actively resisted wearing masks so far.
Masks and sneezing
pattern when people sneeze without a mask is to cover their mouth with the palm
of their hand. Coughing and clearing the throat are associated with more varied
hand gestures, including covering the mouth with the hand either stretched or
in a fist. Using a hand to cover one’s mouth remains common in public spaces with
or without mask. However, people in the home environment tend to alternate behaviours
by not using their hand at all or covering their mouths with their hand slightly
further out in front of the mask.
observed that both purchasing and crafting masks from scratch generally seems
to be done by female family members, either the wife of the head of household
or the wife of the older generation of the household. Machiko-san, an informant,
complained, “There are no masks at the shop so I thought, I must make it
rather than exposing (one/my)self to risk without wearing a mask!” She
picked a couple of masks out of her beautiful batch for me. When she is praised
by people, she demurs, “No, no, no, I just made use of a piece of textile that
was of no use at home, handkerchiefs and towels, rather than let them go to waste.
They are not authentic at all and only made up by myself (laughter).” I
wear her mask every day and sometimes see the same patterns and designs worn by
strangers on the street. I assume they were given by Machiko-san. Handmade masks
are becoming very popular these days because people stay at home with reduced outside
work, and this is something they can make at home. That is an interesting case
of people’s needs matching their interests and talents in the face of the Covid-19
Meanwhile, masks are the first thing to run out stock at stores. It is
not an exaggeration to say that the everyday discussions start and end with
masks. I clearly see the mask becoming perceived to be one of life’s
‘necessities’. The cultural connotations of this are profound, but as yet,
With the COVID-19
outbreak set to continue for the foreseeable future, the implications for rural
communities have received relatively little attention in policy and the
mainstream media. This blog summarises some of the main challenges and
emphasises the importance of monitoring rural economies and communities going
The present COVID-19
outbreak is affecting every aspect of rural life and as things stand, the
duration of its impact is unknown. Rural areas have experienced something
similar to this lockdown before, when the countryside was shut down in response
to the Foot and Mouth Disease (FMD) outbreak, although this was not as
widespread. There could be lessons to be learnt from that experience and the
Whilst certain aspects
of rural life could prove to be a benefit at this time, being more sparsely
populated areas of the country, other aspects of rural life can make life
harder during the lockdown with implications for rural business, agriculture as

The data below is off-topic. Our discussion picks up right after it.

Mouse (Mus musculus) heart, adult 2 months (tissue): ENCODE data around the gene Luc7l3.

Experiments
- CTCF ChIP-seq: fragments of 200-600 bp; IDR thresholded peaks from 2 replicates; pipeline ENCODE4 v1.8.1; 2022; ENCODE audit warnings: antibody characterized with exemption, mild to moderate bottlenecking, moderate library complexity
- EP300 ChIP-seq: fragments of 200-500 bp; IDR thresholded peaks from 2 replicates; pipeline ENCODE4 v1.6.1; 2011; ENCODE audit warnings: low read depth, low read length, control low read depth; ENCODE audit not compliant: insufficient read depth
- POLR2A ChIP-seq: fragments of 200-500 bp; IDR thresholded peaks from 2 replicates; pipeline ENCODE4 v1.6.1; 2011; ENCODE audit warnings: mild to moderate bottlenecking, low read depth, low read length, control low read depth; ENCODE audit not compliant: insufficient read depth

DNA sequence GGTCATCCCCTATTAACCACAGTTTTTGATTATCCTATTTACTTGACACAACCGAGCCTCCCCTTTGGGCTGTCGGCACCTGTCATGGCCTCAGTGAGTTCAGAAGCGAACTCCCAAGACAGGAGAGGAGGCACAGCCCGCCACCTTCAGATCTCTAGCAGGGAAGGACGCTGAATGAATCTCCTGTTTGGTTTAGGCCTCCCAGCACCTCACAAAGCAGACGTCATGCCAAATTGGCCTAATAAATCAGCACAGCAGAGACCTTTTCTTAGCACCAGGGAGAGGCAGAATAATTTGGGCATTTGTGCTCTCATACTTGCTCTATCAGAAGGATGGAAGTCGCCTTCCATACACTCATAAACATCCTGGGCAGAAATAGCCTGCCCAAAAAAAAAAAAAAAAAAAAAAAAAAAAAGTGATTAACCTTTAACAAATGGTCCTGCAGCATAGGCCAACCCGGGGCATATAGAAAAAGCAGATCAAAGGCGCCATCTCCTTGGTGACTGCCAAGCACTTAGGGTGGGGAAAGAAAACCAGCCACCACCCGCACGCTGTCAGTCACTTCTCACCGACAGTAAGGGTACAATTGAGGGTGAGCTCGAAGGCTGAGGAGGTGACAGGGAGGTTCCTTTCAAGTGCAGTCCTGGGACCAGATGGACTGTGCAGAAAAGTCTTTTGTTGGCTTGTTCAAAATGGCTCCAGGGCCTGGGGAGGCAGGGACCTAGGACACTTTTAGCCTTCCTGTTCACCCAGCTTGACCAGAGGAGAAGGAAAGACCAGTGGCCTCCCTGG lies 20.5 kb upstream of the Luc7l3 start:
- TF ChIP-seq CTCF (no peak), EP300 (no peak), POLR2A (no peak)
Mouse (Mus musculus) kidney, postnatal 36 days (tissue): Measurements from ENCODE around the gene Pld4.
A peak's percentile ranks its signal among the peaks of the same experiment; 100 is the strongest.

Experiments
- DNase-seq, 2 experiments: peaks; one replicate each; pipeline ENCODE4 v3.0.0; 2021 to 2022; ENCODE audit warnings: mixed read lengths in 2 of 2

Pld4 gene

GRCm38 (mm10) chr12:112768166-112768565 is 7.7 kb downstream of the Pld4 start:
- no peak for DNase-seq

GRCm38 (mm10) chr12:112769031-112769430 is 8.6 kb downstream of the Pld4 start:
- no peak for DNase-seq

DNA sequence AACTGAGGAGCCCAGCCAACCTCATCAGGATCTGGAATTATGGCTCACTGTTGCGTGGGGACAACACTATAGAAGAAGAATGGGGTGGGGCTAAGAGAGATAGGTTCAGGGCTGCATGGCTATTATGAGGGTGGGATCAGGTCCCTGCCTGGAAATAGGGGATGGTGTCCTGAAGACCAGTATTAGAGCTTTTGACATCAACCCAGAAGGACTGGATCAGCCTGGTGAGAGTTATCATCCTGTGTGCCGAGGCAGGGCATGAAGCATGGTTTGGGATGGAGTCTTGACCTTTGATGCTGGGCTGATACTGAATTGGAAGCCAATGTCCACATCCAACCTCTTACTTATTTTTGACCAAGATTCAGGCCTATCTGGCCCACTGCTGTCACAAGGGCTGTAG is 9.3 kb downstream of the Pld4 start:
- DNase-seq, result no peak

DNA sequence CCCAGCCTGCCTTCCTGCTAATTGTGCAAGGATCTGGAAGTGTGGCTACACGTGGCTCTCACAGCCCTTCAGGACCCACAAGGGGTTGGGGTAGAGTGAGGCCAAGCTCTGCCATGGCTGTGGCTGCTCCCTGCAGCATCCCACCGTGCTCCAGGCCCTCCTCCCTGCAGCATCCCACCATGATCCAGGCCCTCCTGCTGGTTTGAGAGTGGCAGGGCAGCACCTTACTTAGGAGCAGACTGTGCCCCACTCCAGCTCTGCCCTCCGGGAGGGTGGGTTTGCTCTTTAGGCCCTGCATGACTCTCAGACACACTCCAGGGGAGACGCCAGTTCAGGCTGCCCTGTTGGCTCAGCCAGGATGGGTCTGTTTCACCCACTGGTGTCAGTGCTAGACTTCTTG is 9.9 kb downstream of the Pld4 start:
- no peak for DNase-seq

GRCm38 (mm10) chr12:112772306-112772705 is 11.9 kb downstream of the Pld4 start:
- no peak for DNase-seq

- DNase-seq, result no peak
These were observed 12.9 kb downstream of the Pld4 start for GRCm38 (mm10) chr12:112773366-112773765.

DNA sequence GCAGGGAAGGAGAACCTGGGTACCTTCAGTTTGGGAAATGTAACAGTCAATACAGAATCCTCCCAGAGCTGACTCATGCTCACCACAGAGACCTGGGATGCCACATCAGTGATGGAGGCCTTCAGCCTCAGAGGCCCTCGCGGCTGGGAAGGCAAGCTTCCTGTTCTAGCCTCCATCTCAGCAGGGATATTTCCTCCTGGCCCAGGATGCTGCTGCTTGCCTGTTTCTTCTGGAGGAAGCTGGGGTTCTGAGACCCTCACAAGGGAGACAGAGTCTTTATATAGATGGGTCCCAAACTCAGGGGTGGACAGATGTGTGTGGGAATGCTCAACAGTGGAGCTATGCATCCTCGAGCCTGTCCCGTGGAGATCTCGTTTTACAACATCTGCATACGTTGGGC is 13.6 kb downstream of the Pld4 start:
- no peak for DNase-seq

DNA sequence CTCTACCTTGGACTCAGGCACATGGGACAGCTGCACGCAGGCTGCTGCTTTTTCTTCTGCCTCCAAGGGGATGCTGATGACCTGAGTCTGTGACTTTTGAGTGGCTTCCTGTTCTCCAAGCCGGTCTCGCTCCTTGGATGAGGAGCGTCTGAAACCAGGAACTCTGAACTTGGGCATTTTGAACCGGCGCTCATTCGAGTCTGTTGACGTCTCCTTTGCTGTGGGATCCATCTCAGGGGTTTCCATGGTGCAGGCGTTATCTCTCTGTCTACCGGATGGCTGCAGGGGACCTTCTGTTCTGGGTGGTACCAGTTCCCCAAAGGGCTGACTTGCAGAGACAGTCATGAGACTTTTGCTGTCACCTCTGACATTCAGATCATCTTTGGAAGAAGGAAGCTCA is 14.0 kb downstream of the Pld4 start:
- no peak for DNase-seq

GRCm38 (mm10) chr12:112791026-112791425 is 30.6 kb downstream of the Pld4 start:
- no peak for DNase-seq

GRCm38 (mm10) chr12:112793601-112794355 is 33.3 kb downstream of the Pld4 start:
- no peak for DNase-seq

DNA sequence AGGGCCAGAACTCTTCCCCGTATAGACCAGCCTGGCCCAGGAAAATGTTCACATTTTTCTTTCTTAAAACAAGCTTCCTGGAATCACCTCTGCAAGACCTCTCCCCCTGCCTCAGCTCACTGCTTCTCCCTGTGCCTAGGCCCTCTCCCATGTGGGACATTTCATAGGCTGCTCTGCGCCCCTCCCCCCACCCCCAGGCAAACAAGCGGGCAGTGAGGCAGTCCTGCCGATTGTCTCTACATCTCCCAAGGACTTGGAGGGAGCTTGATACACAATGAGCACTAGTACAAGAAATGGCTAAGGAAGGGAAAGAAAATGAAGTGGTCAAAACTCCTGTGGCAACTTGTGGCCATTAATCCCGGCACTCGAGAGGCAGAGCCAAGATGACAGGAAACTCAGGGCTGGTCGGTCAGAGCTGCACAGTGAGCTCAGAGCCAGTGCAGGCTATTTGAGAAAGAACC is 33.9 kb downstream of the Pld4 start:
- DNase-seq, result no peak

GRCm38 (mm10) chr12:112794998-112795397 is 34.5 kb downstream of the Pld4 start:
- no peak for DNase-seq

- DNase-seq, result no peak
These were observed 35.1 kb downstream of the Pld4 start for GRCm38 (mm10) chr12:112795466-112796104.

well as wider societal consequences.
For the rural economy
there are both demand and supply-side shocks. On the demand side the impact
will be greatest for those firms (and their supply chains) unable to provide
their produce or services to consumers other than within their own business
premises. On the supply side the lockdown predominately affects the availability
and productivity of labour. Although the majority of UK farms are family farms
where the workforce and capital is already on site, or drawn from their
immediate rural localities, this will be a particular problem for certain
agricultural sectors that rely on a mobile workforce, such as horticulture.
Everyone is feeling
the pain of social isolation, both rural and urban. For those groups with
limited access to the internet or with poorer mobile signal, this is
exacerbated. Elderly people often do not have the skills to use the internet to
stay connected, and there are issues of affordability. Some rural areas also
have limited connectivity. This will have implications for home-schooling
children, the online economy, and staying connected. Going forward, full
digital connectivity is essential, regardless of class or place. It is also
essential that training is made available so that people have the skills to be
able to stay digitally connected.
It is also worth
noting that Covid-19 is itself prompting many positive responses of community,
neighbour and volunteer support. How
public, private and third sectors effectively work together, and crucially with the rural voluntary, community
and social enterprise (VCSE) ecosystem, is critical to the immediate emergency
response and will be vital to longer-term recovery. Greater support of these
One interesting aspect
of the current lockdown is the social and cultural relationship between rural
and urban populations. There has been widespread media coverage of roadside
signs asking visitors to stay away from the Lake District and rural Wales, for
example, sometimes reinforced by police checkpoints. Visits to second homes as
rural sanctuaries have been especially divisive, reflecting the continued
concentration of services in urban centres. Many rural residents fear their
already limited services will be stretched to breaking point by the influx of